Confusing Fruit JarsBy Mark Chervenka
Confusing Fruit Jars - Hand finished $25 reproductions similar to $24,000 originals
Millville Atmospheric Fruit Jars are among the rarest and most expensive glass jars. In the summer of 1998, a cobalt blue quart-size Millville brought $24,200 at a Norman C. Heckler auction in Connecticut. Another Millville at the same auction, an amber half-gallon, sold for $11,000. New jars very similar to the original Millvilles have been reproduced and sold for $25.
Original Millville jars were produced from around 1862 to 1870 by Whitall-Tatum & Co., of Millville, New Jersey. Atmospheric Jars are best known from their distinctive clamp-like closures. Original closures are made of cast iron with a thumb screw in the center. Two original styles of clamps are known: the curved style shown in Fig. 2 and a flat style shown in Fig. 3.
The front side (obverse) of original jars is embossed with raised letters "Millville Atmospheric Fruit Jar" as shown in Fig. 4. On the back side (reverse) is embossed "Whitall's Patent June 18th 1861." Original lids are glass and read "Whitall's Patent June 18th, 1861" arranged in a circle. A heavy glass rim is applied around the top rim. The most common color is aqua; other colors are rare.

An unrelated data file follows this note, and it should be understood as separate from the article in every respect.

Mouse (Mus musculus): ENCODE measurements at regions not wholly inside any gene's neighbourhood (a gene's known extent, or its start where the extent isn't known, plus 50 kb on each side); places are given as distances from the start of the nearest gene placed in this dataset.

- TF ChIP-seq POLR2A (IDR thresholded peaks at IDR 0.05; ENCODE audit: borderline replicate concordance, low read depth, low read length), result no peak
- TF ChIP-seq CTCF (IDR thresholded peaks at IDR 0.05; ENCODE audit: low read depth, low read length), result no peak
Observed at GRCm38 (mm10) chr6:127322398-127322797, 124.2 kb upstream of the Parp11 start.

Reproductions are similar in shape and have the curved style of lid clamp with an operating thumbscrew. Clamps on new jars chrome plated brass and artificially darkened to create the look of age. New jars have an applied glass ring around the top rim similar to originals. A half-gallon size has been found. New colors include clear, amber, ruby, cobalt blue and green. The new jars were made in India.
Fortunately, new jars and new lids are NOT embossed. But given their similarity to the high priced Millvilles, they have the potential to be offered as "unmarked" or "prototype" originals.
Since the new jars are hand-finished, many buyers may not be suspicious enough to conduct a thorough examination. Auction prices are bound to entice some buyers on taking a chance on new bottles sold on Internet auctions and other outlets.
Thanks to Tom Caniff for alerting ACRN to the new jars.